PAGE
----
I had originally planned for this post to be an in-depth look at what it means for a non-autistic person to be an advocate or ally for autistic people. There has been a lot written on the subject over the past couple of months and I was going to use this as a way to sort it all out in my mind. Luckily (especially for you, since this post is now much shorter), a recent discussion on this blog helped me understand it all in a nutshell.
In a comment to a recent post, CS had the following to say about the vaccine-autism debate:
The vaccine argument is causing a lot of harm I believe because it is taking our limited time we have in the news and monopolizing it with trivalities (sp?) that aren’t important for inclusion, education, opportunity, independence and safety which is what most autistic people struggle with their entire lives.
This came toward the end of a long comment discussion concerning Kristina Chew‘s appearances on Newsweek.com and NBC’s The Today Show last week in which she was asked, as the mother of an autistic son, her opinions about vaccines. (The media interest was due to the recent release of Autism’s False Prophets.)
In my original concept for this post I had considered using Kristina as an example of a good ally for autistic people, using Phil Schwartz’s list of what makes a good ally as a starting point. CS disagrees with me, and believes that she is “not being a good ally when she does these things.” He also uses Phil’s essay as the basis of his opinion.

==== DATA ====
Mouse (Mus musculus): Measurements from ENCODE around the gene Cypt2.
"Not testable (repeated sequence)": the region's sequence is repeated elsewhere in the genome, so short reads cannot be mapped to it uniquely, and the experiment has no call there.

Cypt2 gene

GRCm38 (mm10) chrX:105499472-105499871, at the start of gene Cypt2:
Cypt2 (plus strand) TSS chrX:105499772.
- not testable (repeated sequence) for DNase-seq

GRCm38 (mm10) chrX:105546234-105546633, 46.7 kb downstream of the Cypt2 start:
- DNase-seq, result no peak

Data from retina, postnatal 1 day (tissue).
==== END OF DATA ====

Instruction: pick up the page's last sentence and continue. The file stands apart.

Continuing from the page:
Read the whole comment discussion for the whole picture, but the gist of CS’s complaint was that Kristina was being self-serving, and not being a good ally for autistics, because she engaged in – and reported on – the interest in the vaccine/autism question instead of reporting on the lack of interest that the mainstream media has for hearing from autistic people about what is important to them.
Here is an excerpt of my response to CS from that comment discussion:
The vaccine argument is causing a lot of harm, but not because those who don’t believe in a link are engaged in the argument. It causes harm because it exists. Those who try to squash the belief in a link between vaccines and autism may not be engaged in the type of activities that directly benefit autistics, but if no one puts down the belief in a link by the general – scientifically illiterate – public then many of those direct actions will likely come to naught.
The non-autistic people, especially parents, who believe in the link are not likely to listen to scientists, non-believing celebrities, or autistics when it comes to arguments against a link. Those with the most chance to sway their opinion are the parents – the non-autistic parents – of autistic children and adults.
What do you think?
And if you are autistic, who among the non-autistic do you see as true advocates, as good allies? Are there any? Despite what Phil tries to get across in his essay, is it even possible for a non-autistic to be an “autism advocate” or a good ally?
Update: As a reference, here are some of the things that have influenced me over the past couple of months. In some cases it is the post itself, in some cases it is the discussion in the comments:
I’m sure there are more, but these are the ones that stand out in my mind.